Baked Lighting Discontinuity, leaks and seams
Hi! I've been messing around with a very simple test level to try and work out how UE4's baked lighting behaves. I was planning on using some procedurally generated rooms consisting of multiple static meshes - however, constructing a very crude mockup shows a whole bunch of odd looking lighting behaviour. There is light seeping, and in one example an entire bsp displaying the wrong lighting level.
Some of this is previously logged - I know that lightmass doesn't like multiple static meshes, so seam covering can be a good idea - but I am wondering what the best steps to take to avoid this type of problem would be.
The only light active in this scene is a single directional light.
asked Aug 16 '14 at 03:19 PM in Rendering
This is actually a known issue resulting from lighting be baked on different threads. The best solution is to have seams at corners or have other meshes that are used around these seams.
This has been discussed multiple times on the forums and here on AnswerHub.
This is a solution that will help some: https://forums.unrealengine.com/showthread.php?8491-Baked-Lighting-Variation-Between-Static-Meshes
Also adjusting the Static Lighting Level Scale to .75 or .5 will help but this will increase your light build times.
answered Aug 19 '14 at 07:09 PM
Tim Hobson ♦♦ STAFF
I want to add an additional comment here that I don't think is in the above. Bias for lighting has been a long known problem in all work CG related, and is no different here. Yes, having goodish UVs is important. If your UVs are for a gigantic structure, you won't get many pixels devoted to any single part. I generally break things down quite a bit.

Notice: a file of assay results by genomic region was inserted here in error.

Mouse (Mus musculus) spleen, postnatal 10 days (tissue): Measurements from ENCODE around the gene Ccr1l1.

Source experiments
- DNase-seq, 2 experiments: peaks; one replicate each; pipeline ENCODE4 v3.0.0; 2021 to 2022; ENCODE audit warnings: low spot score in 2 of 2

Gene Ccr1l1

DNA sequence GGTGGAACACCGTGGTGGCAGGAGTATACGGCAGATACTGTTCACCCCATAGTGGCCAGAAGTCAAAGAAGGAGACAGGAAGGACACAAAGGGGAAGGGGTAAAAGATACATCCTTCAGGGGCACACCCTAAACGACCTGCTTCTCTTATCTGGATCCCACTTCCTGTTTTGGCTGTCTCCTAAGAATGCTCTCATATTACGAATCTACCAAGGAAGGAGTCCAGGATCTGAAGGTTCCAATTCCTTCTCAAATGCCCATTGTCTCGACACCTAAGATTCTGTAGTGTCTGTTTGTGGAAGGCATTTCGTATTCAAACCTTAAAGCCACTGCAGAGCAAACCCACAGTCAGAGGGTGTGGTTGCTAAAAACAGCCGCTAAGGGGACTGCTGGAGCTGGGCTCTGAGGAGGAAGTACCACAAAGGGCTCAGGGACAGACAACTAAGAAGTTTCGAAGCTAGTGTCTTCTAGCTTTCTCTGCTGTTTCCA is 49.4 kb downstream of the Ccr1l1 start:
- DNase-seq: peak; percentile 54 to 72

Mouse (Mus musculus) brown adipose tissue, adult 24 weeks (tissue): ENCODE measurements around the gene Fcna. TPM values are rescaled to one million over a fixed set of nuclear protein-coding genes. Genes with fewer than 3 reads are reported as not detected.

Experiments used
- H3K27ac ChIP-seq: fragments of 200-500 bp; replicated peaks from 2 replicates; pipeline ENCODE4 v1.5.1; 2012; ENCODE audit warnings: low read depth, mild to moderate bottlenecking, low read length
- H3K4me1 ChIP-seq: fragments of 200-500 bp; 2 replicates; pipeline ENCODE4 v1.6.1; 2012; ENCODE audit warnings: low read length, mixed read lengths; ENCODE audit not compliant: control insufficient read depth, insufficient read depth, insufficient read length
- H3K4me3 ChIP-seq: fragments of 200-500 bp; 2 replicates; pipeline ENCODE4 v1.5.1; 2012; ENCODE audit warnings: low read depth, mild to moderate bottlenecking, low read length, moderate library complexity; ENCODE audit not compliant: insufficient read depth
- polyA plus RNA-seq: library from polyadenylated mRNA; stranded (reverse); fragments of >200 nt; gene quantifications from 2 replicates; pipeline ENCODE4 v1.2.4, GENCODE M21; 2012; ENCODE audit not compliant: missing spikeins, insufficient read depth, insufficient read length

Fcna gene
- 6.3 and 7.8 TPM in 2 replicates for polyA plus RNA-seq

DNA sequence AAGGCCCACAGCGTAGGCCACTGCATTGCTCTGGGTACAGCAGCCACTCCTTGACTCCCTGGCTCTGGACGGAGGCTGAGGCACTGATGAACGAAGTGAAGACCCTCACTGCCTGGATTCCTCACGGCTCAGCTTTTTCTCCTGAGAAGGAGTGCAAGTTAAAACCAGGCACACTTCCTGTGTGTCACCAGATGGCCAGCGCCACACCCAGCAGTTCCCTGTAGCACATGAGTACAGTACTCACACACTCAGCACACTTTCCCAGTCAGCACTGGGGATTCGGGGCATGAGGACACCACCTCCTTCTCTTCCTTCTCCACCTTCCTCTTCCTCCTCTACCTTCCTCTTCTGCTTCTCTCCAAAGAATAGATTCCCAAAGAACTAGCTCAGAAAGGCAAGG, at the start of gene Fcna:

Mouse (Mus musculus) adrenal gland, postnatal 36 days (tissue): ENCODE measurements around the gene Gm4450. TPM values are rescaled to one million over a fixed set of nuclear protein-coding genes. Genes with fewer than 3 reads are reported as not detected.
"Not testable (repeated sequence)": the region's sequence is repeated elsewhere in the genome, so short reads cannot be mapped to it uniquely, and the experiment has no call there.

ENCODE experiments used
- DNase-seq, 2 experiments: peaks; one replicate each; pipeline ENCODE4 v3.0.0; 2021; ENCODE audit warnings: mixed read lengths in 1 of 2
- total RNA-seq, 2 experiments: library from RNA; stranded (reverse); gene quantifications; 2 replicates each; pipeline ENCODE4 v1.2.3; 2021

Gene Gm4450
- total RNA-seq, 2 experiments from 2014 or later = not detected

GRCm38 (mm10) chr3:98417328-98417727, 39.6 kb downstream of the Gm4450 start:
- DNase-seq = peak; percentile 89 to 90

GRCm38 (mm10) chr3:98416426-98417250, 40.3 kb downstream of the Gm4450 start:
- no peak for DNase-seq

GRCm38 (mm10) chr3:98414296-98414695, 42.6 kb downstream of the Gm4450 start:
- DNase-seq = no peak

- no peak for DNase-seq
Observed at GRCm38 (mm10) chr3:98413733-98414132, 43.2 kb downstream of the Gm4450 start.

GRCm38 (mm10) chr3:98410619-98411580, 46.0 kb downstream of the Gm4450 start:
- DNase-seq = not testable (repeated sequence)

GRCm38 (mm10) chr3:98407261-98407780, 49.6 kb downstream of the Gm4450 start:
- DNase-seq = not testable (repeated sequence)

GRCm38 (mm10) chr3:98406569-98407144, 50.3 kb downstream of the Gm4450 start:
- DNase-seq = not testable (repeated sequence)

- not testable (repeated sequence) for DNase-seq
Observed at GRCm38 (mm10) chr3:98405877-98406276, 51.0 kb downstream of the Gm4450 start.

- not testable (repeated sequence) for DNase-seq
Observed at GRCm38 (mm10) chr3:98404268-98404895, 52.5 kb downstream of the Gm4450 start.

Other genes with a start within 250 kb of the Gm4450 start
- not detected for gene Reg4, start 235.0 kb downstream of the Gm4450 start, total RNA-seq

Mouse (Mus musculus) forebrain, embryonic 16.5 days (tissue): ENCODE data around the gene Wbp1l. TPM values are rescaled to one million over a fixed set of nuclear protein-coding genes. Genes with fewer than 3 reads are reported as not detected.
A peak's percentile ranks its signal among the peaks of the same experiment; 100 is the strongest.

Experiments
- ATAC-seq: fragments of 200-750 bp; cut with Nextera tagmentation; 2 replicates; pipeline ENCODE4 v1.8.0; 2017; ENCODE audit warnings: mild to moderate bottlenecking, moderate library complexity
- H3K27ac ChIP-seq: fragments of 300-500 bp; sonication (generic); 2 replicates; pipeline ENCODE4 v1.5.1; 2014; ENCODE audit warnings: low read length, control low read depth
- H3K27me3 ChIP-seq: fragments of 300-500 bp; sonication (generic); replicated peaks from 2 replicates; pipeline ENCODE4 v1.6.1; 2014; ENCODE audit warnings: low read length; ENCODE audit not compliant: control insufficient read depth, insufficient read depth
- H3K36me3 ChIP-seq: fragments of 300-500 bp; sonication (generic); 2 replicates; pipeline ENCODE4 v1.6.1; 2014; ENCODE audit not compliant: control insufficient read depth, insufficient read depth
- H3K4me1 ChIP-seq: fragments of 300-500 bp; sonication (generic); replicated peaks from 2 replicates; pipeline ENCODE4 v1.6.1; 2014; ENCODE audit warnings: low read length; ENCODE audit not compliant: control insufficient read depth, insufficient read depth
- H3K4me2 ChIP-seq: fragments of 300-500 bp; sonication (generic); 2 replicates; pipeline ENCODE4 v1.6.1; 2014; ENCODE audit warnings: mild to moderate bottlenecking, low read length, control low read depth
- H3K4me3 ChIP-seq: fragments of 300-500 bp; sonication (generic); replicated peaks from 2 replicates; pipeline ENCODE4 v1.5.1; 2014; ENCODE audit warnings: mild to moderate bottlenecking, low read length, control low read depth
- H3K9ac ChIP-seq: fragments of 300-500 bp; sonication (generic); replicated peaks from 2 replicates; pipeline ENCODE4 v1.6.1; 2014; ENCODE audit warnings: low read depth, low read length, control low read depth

Additionally, there is known problems with your UVs being too close, creating bleed. So a face on one side of the object may interfere with another face elsewhere that is tangent to it.
But mostly what I wanted to say is that BIAS is a problem. It causes shadows to move off the surface, and cause gaps between objects. The bias is found on the light that is creating the shadow. The default bias is .5 I believe. I have had to make my bias .1 to close that gap. Now if you go too small, you will get artifacting, or self shadowing. The polygon faces will get sort of diagonal striations of shadows as it tries to cast shadows on itself. The lower the number the worse it will get. You need to find the sweet spot, between making the shadow move away from where the objects meet, to creating self shadow artifacts.
Bias. Don't underestimate it.
answered Oct 24 '14 at 03:57 AM
Follow this question
Once you sign in you will be able to subscribe for any updates here